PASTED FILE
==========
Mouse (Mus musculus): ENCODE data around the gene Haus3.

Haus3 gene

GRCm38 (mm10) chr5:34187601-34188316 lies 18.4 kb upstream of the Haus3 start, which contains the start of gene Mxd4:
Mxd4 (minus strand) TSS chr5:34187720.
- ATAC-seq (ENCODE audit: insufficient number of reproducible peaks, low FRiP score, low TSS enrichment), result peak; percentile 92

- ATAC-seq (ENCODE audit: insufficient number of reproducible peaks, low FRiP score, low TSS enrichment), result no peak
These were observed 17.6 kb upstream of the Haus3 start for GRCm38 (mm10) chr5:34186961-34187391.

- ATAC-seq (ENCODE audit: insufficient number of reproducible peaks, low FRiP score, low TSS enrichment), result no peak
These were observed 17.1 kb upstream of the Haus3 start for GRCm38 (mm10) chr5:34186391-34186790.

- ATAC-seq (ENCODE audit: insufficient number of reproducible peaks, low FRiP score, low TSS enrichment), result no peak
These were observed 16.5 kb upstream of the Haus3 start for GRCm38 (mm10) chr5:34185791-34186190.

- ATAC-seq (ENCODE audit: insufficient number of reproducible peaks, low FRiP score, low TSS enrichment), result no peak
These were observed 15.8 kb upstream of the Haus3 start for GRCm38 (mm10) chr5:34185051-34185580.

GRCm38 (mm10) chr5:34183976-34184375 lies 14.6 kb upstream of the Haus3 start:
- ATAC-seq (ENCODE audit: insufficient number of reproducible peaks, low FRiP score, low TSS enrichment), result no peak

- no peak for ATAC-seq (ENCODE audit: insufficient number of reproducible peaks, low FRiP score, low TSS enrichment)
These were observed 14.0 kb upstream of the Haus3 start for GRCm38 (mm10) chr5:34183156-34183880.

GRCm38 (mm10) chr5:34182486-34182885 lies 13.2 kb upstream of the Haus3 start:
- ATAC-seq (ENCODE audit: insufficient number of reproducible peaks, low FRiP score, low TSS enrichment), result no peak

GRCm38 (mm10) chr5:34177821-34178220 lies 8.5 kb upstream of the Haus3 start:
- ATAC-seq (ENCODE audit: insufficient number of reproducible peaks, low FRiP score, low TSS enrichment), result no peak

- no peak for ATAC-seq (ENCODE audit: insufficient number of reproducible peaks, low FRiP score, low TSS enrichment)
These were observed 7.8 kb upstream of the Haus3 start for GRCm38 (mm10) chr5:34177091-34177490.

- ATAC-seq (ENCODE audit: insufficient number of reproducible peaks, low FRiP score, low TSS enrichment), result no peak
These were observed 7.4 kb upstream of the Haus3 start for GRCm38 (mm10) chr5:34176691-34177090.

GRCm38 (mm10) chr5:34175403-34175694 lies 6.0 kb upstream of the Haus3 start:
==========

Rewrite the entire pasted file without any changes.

Mouse (Mus musculus): ENCODE data around the gene Haus3.

Haus3 gene

GRCm38 (mm10) chr5:34187601-34188316 lies 18.4 kb upstream of the Haus3 start, which contains the start of gene Mxd4:
Mxd4 (minus strand) TSS chr5:34187720.
- ATAC-seq (ENCODE audit: insufficient number of reproducible peaks, low FRiP score, low TSS enrichment), result peak; percentile 92

- ATAC-seq (ENCODE audit: insufficient number of reproducible peaks, low FRiP score, low TSS enrichment), result no peak
These were observed 17.6 kb upstream of the Haus3 start for GRCm38 (mm10) chr5:34186961-34187391.

- ATAC-seq (ENCODE audit: insufficient number of reproducible peaks, low FRiP score, low TSS enrichment), result no peak
These were observed 17.1 kb upstream of the Haus3 start for GRCm38 (mm10) chr5:34186391-34186790.

- ATAC-seq (ENCODE audit: insufficient number of reproducible peaks, low FRiP score, low TSS enrichment), result no peak
These were observed 16.5 kb upstream of the Haus3 start for GRCm38 (mm10) chr5:34185791-34186190.

- ATAC-seq (ENCODE audit: insufficient number of reproducible peaks, low FRiP score, low TSS enrichment), result no peak
These were observed 15.8 kb upstream of the Haus3 start for GRCm38 (mm10) chr5:34185051-34185580.

GRCm38 (mm10) chr5:34183976-34184375 lies 14.6 kb upstream of the Haus3 start:
- ATAC-seq (ENCODE audit: insufficient number of reproducible peaks, low FRiP score, low TSS enrichment), result no peak

- no peak for ATAC-seq (ENCODE audit: insufficient number of reproducible peaks, low FRiP score, low TSS enrichment)
These were observed 14.0 kb upstream of the Haus3 start for GRCm38 (mm10) chr5:34183156-34183880.

GRCm38 (mm10) chr5:34182486-34182885 lies 13.2 kb upstream of the Haus3 start:
- ATAC-seq (ENCODE audit: insufficient number of reproducible peaks, low FRiP score, low TSS enrichment), result no peak

GRCm38 (mm10) chr5:34177821-34178220 lies 8.5 kb upstream of the Haus3 start:
- ATAC-seq (ENCODE audit: insufficient number of reproducible peaks, low FRiP score, low TSS enrichment), result no peak

- no peak for ATAC-seq (ENCODE audit: insufficient number of reproducible peaks, low FRiP score, low TSS enrichment)
These were observed 7.8 kb upstream of the Haus3 start for GRCm38 (mm10) chr5:34177091-34177490.

- ATAC-seq (ENCODE audit: insufficient number of reproducible peaks, low FRiP score, low TSS enrichment), result no peak
These were observed 7.4 kb upstream of the Haus3 start for GRCm38 (mm10) chr5:34176691-34177090.

GRCm38 (mm10) chr5:34175403-34175694 lies 6.0 kb upstream of the Haus3 start: